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Tuesday, 27 July 2010


The latest season of films from Cinema Nairn, the community group behind the revival of big screen entertainment in the seaside town, includes a celebration of life during wartime in a rural community and a documentary for music fans bereft at the lack of a jazz festival this summer.

For starters, youngsters and parents nearing the end of the summer holidays are invited to relax with the help of Jacques Tati, the legendary French slapstick comedian and director.

His debut film, ‘Jour de Fete’, from 1948 will be screened on 11 August at 2.00pm with a special under-18 ticket price of only £2.00 Hilarity is guaranteed as the town prepares for its annual gala day. One reviewer said of Tati: “He makes cycling along a tranquil country lane as spellbinding as if it were taking place on a high wire.”


August is normally the month of the Nairn International Jazz Festival but the event is taking a break this year. To ensure jazz fans get their fix Cinema Nairn is pleased to present ‘Let’s Get Lost’, the acclaimed documentary about trumpeter Chet Baker, on 27 August at 7.30pm.

Jason Rose of Cinema Nairn said: “Let’s Get Lost will be a big attraction for any music fan and indeed anyone intrigued by the Chet Baker story. He went from heartthrob to toothless addict almost overnight. The film’s director, Bruce Weber, has created not just a documentary but a piece of art. The way the images and music blend is astonishing and I can‘t wait to see it on the big screen.”


This summer marks the 70th anniversary of the Battle of Britain and Cinema Nairn wanted to mark the efforts of those who served during the Second World War. ‘A Canterbury Tale’, which brilliantly recounts wartime life in a rural community, will be screened at 2.00pm on 13 September with tickets reduced to just £2.00

Sue Halliday of Cinema Nairn said: “We wanted to put on a film for an older audience in Nairn and rather than the obvious war movies we’ve gone for a beautiful story that focuses on those who were left behind and kept the country going. The film is open to all and the timing ensures members of Nairn’s lunch clubs can easily attend.”

A Canterbury Tale was directed and produced by Powell and Pressburger, who created such film gems as A Matter of Life and Death and I Know Where I’m Going.

Following the film complimentary tea and home baking will be served.


This year marks the 40th anniversary of The Railway Children and to help introduce this timeless and magical movie to the next generation Cinema Nairn has booked it for an early evening family-friendly screening on 1 October starting at 5.30pm.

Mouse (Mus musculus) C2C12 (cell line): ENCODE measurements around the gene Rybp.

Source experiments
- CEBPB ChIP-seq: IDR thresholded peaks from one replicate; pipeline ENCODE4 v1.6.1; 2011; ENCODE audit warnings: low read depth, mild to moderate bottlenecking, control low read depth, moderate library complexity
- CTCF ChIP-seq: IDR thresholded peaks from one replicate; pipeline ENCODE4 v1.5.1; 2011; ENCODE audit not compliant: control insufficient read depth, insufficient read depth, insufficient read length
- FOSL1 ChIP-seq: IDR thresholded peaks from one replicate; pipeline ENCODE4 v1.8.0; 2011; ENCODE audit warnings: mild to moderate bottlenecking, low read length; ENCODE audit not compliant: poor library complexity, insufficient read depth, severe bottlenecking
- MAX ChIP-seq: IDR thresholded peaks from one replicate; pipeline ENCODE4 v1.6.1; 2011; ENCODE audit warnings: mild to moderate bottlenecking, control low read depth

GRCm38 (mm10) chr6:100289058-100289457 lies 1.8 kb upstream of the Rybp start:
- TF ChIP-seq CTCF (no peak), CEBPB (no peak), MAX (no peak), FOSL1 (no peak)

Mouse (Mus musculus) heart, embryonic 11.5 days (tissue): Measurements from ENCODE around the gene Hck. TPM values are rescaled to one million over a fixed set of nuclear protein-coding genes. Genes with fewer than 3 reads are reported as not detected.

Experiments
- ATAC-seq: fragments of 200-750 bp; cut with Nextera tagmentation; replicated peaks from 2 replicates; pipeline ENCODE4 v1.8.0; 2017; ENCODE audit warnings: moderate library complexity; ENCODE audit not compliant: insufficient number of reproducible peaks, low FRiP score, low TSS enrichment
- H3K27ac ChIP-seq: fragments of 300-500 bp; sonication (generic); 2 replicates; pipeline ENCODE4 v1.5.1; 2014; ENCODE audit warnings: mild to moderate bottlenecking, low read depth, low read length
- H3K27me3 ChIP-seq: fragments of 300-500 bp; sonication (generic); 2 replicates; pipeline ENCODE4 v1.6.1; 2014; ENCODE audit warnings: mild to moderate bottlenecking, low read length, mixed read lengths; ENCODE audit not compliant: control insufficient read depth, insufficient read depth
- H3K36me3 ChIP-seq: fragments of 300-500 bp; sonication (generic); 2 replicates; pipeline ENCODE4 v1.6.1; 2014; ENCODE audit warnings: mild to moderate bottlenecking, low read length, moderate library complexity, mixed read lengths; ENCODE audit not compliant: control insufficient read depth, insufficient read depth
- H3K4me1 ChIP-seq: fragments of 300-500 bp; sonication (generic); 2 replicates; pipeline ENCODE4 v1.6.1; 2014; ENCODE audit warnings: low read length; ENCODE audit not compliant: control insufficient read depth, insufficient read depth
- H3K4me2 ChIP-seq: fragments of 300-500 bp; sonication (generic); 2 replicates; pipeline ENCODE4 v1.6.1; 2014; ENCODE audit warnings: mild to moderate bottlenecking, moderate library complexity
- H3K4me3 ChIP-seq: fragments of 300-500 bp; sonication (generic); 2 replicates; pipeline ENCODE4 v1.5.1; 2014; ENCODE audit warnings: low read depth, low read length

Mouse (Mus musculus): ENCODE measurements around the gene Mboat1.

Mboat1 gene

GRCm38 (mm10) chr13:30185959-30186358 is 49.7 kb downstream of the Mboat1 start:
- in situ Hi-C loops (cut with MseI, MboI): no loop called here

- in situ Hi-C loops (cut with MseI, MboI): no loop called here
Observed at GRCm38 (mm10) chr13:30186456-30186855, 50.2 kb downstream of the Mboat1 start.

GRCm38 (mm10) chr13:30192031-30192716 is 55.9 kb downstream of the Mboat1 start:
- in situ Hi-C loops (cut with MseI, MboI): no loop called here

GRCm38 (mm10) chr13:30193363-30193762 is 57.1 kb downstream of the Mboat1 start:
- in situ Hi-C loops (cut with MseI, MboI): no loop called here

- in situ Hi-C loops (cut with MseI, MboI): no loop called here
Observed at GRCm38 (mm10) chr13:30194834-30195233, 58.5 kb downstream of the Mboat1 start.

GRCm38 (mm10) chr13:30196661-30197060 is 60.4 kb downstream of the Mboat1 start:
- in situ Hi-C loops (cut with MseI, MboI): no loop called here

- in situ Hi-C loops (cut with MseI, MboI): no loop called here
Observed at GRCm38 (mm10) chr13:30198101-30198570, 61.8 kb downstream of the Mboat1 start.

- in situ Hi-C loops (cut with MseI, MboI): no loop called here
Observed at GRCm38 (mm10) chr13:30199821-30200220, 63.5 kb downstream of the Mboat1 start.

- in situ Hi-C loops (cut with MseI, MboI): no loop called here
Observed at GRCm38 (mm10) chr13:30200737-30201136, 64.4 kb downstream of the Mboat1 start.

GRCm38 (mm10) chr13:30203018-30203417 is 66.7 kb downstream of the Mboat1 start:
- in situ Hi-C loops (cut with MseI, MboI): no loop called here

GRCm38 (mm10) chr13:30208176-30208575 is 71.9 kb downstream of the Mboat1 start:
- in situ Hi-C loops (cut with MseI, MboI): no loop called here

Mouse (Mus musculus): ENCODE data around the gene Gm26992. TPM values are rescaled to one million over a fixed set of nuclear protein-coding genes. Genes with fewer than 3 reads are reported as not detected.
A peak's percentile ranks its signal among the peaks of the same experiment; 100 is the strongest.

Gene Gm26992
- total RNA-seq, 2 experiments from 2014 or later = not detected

As well as showing classics and forgotten gems Cinema Nairn is keen to screen recent releases, particularly those which some film fans miss on their mainstream release. The Hurt Locker, which earlier this year picked up six Oscars, will be shown on 29 October at 7.30pm. This thrilling account of a bomb disposal squad in Iraq was described by one reviewer as the most interesting, tense and suspenseful action film in years.

November’s film has a suitably wintry theme - Snow Falling on Cedars. This 1999 film was nominated for an Oscar and is one of the most atmospheric murder mysteries of recent years. It will be shown at 7.30pm on 20 November.

To decide which comedy fills the pre-Christmas slot on 17 December Cinema Nairn Fans will be invited to cast a vote. Details will be announced in the autumn.

And to round off the year there will be another screening aimed at families and younger film fans - The Pink Panther on Saturday 18 December at 2.00pm with under-18 tickets again reduced to just £2.00 This is the original (and best) outing from 1963 for gaffe-prone Inspector Clouseau.

More information about Cinema Nairn can be found on line at All screenings take place at Nairn Community Centre. Tickets are normally priced at £4.00 (£3.00 for under 18s) and before the 7.30pm films a bar is available from 7.00pm


The next film is Looking for Eric this Friday (30 July) at 7.30pm. Directed by Ken Loach it tells the touching and funny story of a postie in a crisis who gets advice from none other than French footballer Eric Cantona.

Tuesday, 20 July 2010

Change of title...

In a slight change to our programme we will now be screening 'Jour De Fete' instead of 'Mon Oncle' both Jacques Tati classics, the replacement is of a shorter running time which we feel might suit younger viewers.

Saturday, 17 July 2010

(Anyone) Looking For Eric?

The final film presented by Cinema Nairn before the next season of screenings (take a look at the calendar above) is the 2009 Ken Loach movie "Looking For Eric" on Friday 30th July. 

The plot revolves around a football fanatic postman whose life is descending into crisis. Looking after his granddaughter is bringing him into contact with his ex-wife, and his stepson is hoarding a gun for a local gangster. 

At his weakest moments, when he considers suicide, his hallucinations bring forth visits from his footballing hero, the famously philosophical Eric Cantona.

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